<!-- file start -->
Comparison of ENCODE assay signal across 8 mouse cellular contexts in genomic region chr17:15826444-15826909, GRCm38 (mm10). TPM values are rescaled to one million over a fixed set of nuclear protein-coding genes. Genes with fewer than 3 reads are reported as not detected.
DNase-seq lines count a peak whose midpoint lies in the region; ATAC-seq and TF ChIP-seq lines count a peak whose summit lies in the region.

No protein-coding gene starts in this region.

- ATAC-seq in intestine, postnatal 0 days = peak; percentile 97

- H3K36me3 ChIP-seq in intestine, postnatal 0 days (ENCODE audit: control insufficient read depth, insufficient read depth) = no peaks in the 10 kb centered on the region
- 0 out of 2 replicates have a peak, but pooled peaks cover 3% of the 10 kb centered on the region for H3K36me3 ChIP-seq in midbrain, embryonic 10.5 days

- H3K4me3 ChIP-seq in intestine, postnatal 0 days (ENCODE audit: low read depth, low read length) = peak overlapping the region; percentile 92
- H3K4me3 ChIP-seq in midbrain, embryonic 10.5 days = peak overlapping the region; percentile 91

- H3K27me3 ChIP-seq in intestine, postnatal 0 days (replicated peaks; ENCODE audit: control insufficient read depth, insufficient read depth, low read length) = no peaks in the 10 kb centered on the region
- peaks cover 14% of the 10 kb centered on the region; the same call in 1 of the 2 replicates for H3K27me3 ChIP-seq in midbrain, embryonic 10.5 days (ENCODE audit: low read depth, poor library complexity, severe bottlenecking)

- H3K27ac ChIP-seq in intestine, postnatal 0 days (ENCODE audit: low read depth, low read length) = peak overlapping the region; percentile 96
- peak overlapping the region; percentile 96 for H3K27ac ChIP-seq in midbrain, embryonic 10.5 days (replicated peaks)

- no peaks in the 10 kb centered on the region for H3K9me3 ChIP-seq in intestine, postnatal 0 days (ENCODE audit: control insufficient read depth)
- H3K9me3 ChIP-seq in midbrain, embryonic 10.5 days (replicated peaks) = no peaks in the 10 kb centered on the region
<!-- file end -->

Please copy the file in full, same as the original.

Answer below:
Comparison of ENCODE assay signal across 8 mouse cellular contexts in genomic region chr17:15826444-15826909, GRCm38 (mm10). TPM values are rescaled to one million over a fixed set of nuclear protein-coding genes. Genes with fewer than 3 reads are reported as not detected.
DNase-seq lines count a peak whose midpoint lies in the region; ATAC-seq and TF ChIP-seq lines count a peak whose summit lies in the region.

No protein-coding gene starts in this region.

- ATAC-seq in intestine, postnatal 0 days = peak; percentile 97

- H3K36me3 ChIP-seq in intestine, postnatal 0 days (ENCODE audit: control insufficient read depth, insufficient read depth) = no peaks in the 10 kb centered on the region
- 0 out of 2 replicates have a peak, but pooled peaks cover 3% of the 10 kb centered on the region for H3K36me3 ChIP-seq in midbrain, embryonic 10.5 days

- H3K4me3 ChIP-seq in intestine, postnatal 0 days (ENCODE audit: low read depth, low read length) = peak overlapping the region; percentile 92
- H3K4me3 ChIP-seq in midbrain, embryonic 10.5 days = peak overlapping the region; percentile 91

- H3K27me3 ChIP-seq in intestine, postnatal 0 days (replicated peaks; ENCODE audit: control insufficient read depth, insufficient read depth, low read length) = no peaks in the 10 kb centered on the region
- peaks cover 14% of the 10 kb centered on the region; the same call in 1 of the 2 replicates for H3K27me3 ChIP-seq in midbrain, embryonic 10.5 days (ENCODE audit: low read depth, poor library complexity, severe bottlenecking)

- H3K27ac ChIP-seq in intestine, postnatal 0 days (ENCODE audit: low read depth, low read length) = peak overlapping the region; percentile 96
- peak overlapping the region; percentile 96 for H3K27ac ChIP-seq in midbrain, embryonic 10.5 days (replicated peaks)

- no peaks in the 10 kb centered on the region for H3K9me3 ChIP-seq in intestine, postnatal 0 days (ENCODE audit: control insufficient read depth)
- H3K9me3 ChIP-seq in midbrain, embryonic 10.5 days (replicated peaks) = no peaks in the 10 kb centered on the region